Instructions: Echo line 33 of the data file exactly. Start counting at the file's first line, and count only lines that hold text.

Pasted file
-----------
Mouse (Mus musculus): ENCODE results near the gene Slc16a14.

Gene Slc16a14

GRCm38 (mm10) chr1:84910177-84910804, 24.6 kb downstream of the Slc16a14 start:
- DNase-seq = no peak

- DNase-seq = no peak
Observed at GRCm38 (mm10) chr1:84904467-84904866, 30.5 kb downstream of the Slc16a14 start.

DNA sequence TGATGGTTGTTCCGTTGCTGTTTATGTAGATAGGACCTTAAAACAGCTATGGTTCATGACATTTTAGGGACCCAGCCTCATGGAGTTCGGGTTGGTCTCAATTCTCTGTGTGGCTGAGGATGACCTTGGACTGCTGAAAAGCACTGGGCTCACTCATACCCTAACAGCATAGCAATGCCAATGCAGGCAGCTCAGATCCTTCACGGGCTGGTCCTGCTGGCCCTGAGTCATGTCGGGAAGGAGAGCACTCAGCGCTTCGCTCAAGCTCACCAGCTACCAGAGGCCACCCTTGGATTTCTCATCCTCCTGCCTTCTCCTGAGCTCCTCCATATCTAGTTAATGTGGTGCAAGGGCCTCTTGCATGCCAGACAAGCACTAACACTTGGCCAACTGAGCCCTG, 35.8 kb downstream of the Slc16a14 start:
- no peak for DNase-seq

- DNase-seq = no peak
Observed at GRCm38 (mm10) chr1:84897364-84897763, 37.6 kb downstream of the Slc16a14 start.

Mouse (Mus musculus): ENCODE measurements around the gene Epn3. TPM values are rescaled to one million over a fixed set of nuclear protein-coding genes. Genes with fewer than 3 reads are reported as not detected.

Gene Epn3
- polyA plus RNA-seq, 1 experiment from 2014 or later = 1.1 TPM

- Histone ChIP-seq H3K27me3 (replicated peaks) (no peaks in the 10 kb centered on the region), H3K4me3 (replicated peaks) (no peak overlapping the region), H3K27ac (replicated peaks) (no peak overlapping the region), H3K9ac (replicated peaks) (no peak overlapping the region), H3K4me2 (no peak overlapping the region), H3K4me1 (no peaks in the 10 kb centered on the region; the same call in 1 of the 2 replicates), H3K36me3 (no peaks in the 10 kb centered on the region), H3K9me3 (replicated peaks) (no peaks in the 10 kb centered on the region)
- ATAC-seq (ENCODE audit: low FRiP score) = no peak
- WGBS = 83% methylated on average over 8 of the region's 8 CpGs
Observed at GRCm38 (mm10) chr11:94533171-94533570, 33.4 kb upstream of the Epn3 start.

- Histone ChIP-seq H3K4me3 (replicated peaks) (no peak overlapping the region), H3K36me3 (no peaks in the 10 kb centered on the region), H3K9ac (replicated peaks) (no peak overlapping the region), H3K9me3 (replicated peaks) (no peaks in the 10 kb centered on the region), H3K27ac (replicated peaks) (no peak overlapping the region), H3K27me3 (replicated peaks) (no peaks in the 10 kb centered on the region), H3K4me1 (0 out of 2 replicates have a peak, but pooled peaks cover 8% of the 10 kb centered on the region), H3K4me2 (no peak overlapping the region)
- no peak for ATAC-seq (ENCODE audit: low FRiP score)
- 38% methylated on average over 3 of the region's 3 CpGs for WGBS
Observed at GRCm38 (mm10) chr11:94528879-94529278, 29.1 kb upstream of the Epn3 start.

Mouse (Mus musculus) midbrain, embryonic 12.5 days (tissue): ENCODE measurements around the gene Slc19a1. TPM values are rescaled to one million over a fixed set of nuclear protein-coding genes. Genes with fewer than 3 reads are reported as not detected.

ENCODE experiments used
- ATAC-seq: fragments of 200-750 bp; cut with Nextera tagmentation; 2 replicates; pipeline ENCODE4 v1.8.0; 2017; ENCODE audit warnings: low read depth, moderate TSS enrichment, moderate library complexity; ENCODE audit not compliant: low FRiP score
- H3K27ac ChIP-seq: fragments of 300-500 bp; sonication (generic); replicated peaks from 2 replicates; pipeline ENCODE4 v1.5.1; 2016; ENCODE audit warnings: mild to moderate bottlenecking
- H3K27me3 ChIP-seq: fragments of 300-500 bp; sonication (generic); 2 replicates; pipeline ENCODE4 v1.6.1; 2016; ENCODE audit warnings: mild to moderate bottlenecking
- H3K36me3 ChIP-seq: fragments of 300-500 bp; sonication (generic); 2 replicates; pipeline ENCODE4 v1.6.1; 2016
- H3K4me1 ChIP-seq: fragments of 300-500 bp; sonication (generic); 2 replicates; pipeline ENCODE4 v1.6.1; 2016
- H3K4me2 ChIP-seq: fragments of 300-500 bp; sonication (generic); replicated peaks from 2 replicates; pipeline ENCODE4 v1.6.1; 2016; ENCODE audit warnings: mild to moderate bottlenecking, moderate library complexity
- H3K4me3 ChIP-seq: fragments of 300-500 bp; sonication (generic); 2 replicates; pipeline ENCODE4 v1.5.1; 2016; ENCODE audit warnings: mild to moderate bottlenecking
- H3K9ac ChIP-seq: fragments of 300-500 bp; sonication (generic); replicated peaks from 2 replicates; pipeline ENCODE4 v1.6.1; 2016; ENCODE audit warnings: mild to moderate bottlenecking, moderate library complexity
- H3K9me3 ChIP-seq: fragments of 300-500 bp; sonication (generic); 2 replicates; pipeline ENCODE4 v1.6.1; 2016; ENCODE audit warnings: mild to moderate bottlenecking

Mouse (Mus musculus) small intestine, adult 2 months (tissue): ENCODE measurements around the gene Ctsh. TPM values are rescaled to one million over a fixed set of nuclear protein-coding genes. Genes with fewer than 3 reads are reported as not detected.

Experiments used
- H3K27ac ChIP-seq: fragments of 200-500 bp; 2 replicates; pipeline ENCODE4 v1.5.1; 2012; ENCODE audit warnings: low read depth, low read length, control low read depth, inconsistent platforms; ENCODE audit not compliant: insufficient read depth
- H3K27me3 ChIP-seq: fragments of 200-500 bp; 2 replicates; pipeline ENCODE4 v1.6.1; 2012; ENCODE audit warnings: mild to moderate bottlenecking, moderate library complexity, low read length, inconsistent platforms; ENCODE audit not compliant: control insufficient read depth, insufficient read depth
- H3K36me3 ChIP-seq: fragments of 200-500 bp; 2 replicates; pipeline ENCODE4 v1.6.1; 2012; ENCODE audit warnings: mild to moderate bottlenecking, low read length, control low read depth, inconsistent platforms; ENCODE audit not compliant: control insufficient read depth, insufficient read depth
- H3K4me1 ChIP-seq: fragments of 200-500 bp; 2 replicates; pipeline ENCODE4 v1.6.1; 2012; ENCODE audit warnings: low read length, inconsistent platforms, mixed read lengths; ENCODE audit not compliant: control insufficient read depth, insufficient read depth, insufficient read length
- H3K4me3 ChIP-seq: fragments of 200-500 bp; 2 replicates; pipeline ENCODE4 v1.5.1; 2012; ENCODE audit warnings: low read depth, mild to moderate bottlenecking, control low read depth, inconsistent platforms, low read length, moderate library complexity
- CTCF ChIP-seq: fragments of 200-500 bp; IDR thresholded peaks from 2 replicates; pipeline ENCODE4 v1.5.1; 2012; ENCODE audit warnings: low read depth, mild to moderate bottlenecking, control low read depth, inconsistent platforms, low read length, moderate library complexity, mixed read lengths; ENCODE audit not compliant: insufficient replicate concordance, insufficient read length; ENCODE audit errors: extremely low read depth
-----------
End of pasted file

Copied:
Mouse (Mus musculus) small intestine, adult 2 months (tissue): ENCODE measurements around the gene Ctsh. TPM values are rescaled to one million over a fixed set of nuclear protein-coding genes. Genes with fewer than 3 reads are reported as not detected.